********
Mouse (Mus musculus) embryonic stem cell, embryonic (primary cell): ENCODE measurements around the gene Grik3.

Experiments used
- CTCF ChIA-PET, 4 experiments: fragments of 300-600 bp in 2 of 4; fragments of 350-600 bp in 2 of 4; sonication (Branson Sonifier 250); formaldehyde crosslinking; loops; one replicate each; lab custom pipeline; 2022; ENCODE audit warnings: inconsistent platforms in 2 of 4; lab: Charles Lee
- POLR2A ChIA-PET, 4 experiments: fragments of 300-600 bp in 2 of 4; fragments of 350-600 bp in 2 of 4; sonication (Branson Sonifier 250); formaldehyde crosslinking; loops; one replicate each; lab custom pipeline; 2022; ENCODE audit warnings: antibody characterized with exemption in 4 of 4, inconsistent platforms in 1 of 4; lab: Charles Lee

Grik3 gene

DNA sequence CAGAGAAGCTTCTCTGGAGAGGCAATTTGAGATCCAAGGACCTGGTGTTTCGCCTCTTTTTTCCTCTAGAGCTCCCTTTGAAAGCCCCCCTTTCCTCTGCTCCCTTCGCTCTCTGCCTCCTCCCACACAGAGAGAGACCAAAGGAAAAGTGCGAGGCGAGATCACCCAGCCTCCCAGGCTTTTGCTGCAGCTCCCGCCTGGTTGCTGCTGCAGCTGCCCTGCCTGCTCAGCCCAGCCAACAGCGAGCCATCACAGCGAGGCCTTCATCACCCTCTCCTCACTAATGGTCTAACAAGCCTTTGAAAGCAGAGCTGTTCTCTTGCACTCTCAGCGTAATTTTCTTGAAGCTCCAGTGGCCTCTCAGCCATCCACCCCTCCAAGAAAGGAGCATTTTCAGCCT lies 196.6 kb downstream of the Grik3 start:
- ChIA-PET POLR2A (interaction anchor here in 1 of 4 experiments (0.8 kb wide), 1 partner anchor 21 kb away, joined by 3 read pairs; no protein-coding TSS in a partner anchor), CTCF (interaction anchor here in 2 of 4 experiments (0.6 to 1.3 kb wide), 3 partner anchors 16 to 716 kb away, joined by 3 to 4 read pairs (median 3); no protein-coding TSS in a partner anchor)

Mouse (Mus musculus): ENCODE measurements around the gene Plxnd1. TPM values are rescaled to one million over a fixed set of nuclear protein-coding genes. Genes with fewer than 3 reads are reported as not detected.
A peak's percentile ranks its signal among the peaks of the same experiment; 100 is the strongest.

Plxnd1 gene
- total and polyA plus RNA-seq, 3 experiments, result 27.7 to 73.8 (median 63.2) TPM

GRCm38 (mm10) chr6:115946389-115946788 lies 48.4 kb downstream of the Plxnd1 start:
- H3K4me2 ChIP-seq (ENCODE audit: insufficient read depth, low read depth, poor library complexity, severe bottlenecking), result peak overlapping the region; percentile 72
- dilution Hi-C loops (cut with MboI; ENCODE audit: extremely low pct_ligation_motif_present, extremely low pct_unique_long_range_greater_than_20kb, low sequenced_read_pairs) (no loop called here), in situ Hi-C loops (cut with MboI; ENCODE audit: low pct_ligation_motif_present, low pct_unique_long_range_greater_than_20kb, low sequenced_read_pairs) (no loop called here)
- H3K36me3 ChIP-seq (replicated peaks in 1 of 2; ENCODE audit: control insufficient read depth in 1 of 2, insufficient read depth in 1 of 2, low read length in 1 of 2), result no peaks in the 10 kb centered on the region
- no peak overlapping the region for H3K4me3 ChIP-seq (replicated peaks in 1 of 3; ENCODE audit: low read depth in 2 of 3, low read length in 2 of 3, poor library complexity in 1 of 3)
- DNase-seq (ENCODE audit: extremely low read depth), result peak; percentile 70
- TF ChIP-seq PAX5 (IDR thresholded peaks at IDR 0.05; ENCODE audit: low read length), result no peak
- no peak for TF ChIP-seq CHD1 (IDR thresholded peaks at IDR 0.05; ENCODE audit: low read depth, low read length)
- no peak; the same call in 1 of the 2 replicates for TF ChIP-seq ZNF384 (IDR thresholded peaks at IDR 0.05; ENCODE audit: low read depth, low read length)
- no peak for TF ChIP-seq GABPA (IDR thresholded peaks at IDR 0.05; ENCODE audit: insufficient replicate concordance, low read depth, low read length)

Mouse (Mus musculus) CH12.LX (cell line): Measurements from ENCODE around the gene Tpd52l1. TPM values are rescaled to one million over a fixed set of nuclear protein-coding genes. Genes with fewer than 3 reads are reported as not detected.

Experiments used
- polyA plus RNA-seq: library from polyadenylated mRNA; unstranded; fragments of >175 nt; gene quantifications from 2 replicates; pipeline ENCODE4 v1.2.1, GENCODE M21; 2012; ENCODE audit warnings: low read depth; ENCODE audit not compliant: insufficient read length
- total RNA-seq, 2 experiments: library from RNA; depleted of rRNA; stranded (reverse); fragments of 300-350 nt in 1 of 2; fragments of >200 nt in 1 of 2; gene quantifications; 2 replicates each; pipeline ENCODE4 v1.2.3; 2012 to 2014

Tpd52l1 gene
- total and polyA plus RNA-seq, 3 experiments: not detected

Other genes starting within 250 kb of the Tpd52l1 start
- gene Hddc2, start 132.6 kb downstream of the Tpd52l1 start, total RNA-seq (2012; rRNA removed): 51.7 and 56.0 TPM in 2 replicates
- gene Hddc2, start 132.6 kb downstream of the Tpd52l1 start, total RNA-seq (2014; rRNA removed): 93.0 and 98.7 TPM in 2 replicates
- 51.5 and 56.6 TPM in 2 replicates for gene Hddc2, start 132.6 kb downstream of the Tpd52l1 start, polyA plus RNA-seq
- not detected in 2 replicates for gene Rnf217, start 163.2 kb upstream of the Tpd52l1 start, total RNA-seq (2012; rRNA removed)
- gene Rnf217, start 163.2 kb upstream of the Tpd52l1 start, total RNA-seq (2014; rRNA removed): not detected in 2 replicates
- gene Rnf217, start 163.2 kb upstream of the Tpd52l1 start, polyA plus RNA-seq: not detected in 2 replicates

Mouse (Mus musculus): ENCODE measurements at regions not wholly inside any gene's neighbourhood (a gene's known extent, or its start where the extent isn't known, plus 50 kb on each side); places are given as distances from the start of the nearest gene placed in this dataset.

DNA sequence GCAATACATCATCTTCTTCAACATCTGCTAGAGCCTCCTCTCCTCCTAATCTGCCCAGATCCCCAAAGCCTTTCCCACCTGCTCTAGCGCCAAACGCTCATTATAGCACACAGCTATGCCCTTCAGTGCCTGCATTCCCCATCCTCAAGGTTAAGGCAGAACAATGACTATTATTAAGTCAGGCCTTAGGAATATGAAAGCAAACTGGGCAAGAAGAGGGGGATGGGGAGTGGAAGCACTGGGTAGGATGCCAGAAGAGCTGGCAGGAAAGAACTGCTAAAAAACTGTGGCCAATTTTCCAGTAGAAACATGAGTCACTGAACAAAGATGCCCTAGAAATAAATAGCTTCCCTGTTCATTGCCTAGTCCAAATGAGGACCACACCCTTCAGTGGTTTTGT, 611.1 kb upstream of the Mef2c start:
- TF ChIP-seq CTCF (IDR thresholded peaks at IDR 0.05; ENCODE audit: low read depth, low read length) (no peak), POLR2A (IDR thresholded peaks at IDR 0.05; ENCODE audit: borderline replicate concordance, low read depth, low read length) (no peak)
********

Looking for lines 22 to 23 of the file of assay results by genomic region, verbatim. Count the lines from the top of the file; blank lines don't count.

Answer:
Mouse (Mus musculus) CH12.LX (cell line): Measurements from ENCODE around the gene Tpd52l1. TPM values are rescaled to one million over a fixed set of nuclear protein-coding genes. Genes with fewer than 3 reads are reported as not detected.

Experiments used